Ukrainian businesswoman and politician, who served as prime minister of Ukraine (2005, 2007– ).

      Tymoshenko's family lineage has been reported variously as Ukrainian, Russian, Latvian, and Jewish. She married Oleksandr Tymoshenko in 1979 and gave birth to a daughter the following year. She studied cybernetics at Dnipropetrovsk State University and in 1984 received a degree in economics.

      In 1995 Tymoshenko became president of United Energy Systems of Ukraine (UESU). The company imported gas from Russia, which could then be reexported to the West or sold internally. In return, UESU exported metals, pipes, and other goods to Russia. The business earned her the epithet of “the gas princess.” She amassed a fortune and was linked to other successful entrepreneurs, including Pavlo Lazarenko. She then moved smoothly into a political career, exploiting her business connections and natural beauty and eventually adopting what became her trademark “Ukrainian” braided hairstyle. She was first elected to the Ukrainian parliament in 1996 and in 1999 was appointed deputy prime minister for fuel and energy under Prime Minister Viktor Yushchenko (Yushchenko, Viktor). Two years later, in early 2001, she was dismissed, arrested, and briefly jailed on corruption charges. Tymoshenko always maintained that the charges were politically motivated, and they were later dropped.

      In November 2001 she founded the Bloc of Yuliya Tymoshenko (BYT; originally the National Rescue Forum) in opposition to Pres. Leonid Kuchma (Kuchma, Leonid). Although Tymoshenko had previously been considered a strong candidate for the presidency, she formed an alliance with Yushchenko's Our Ukraine party and supported his bid for president in 2004. During the events of the Orange Revolution, Tymoshenko was a key figure, passionately denouncing Viktor Yanukovych's presidential election campaign and the alleged electoral fraud that resulted in Yanukovych's victory being overturned. After Yushchenko was installed as president, he named her prime minister in January 2005. Her cabinet was dismissed nine months later, however, after fractious disputes with the head of the Security and Defense Council and her controversial attempts to reprivatize companies that had been sold at less than market value.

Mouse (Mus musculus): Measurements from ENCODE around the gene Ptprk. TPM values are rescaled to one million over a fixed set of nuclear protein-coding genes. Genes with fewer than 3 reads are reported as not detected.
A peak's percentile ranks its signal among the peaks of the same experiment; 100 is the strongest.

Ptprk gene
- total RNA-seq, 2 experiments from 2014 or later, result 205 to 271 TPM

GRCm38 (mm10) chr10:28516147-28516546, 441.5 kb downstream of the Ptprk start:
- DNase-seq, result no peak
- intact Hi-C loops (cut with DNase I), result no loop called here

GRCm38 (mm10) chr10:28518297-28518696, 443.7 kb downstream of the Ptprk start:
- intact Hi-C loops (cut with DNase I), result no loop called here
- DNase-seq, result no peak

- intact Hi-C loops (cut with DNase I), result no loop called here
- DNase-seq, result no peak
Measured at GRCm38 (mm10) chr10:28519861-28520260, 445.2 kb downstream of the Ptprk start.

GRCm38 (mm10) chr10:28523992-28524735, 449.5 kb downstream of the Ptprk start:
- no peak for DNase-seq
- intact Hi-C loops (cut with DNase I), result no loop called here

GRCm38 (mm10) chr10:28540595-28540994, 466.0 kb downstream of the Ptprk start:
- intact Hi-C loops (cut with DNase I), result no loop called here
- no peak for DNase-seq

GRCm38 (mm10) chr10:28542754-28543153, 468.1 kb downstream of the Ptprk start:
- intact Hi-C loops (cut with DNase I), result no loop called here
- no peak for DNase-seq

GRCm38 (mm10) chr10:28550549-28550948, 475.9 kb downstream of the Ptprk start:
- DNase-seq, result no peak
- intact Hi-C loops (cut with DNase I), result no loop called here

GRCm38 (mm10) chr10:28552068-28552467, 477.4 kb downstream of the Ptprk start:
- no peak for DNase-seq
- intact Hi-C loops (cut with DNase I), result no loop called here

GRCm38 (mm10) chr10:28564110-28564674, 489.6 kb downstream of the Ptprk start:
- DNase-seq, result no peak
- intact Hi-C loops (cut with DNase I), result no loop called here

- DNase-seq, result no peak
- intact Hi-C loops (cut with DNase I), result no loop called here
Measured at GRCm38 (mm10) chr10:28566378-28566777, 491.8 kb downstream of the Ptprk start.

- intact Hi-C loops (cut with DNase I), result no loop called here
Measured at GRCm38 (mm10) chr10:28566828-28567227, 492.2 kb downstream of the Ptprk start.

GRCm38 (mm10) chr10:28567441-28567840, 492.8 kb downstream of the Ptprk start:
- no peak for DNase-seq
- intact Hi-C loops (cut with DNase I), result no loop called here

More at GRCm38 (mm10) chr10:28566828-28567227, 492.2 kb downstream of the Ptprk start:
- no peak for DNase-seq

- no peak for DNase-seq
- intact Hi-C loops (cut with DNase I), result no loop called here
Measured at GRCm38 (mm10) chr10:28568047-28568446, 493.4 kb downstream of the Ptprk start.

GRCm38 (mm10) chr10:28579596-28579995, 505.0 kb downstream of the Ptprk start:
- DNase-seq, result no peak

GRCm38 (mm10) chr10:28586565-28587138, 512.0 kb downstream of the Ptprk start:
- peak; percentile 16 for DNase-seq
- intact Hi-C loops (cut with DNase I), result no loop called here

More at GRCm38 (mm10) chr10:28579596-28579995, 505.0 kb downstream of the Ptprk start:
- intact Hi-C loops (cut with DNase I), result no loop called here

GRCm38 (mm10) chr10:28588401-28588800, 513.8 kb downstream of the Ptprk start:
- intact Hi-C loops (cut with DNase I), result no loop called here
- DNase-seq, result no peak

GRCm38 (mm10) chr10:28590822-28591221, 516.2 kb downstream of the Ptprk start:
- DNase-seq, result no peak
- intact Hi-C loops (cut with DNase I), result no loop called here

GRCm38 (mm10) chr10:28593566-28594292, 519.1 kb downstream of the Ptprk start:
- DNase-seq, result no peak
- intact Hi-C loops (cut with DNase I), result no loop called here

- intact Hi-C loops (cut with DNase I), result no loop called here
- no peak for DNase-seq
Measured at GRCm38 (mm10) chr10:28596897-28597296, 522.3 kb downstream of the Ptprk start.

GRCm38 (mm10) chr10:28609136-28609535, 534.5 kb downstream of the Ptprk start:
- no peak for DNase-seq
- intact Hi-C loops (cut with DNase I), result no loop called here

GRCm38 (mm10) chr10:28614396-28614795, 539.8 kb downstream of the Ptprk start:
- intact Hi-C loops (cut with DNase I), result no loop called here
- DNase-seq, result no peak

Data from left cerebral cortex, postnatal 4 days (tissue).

The BYT formed the main opposition after the collapse of the pro-Western Orange coalition in the summer of 2006 and finished in second place in the 2007 parliamentary campaign. On Oct. 15, 2007, Our Ukraine–People's Self-Defense and the BYT agreed to form a majority in the new parliament, and on December 18 Tymoshenko regained her position as prime minister. By this time the most recognizable figure in Ukraine, she campaigned for changes to the constitution that would transform the country into a parliamentary republic.

      By May 2008 Tymoshenko was engaged in a direct contest for power with President Yushchenko. The conflict over authority between the presidency and the parliament presaged a serious constitutional crisis. As the two former allies clashed over various issues—for instance, while the president maintained his pro-Western stance and focused on gaining membership in NATO (North Atlantic Treaty Organization), the prime minister was accused of being overly supportive of Russia—their governing coalition collapsed in September 2008. Tymoshenko remained in her post pending new parliamentary elections.

David R. Marples
 

* * *


Universalium. 2010.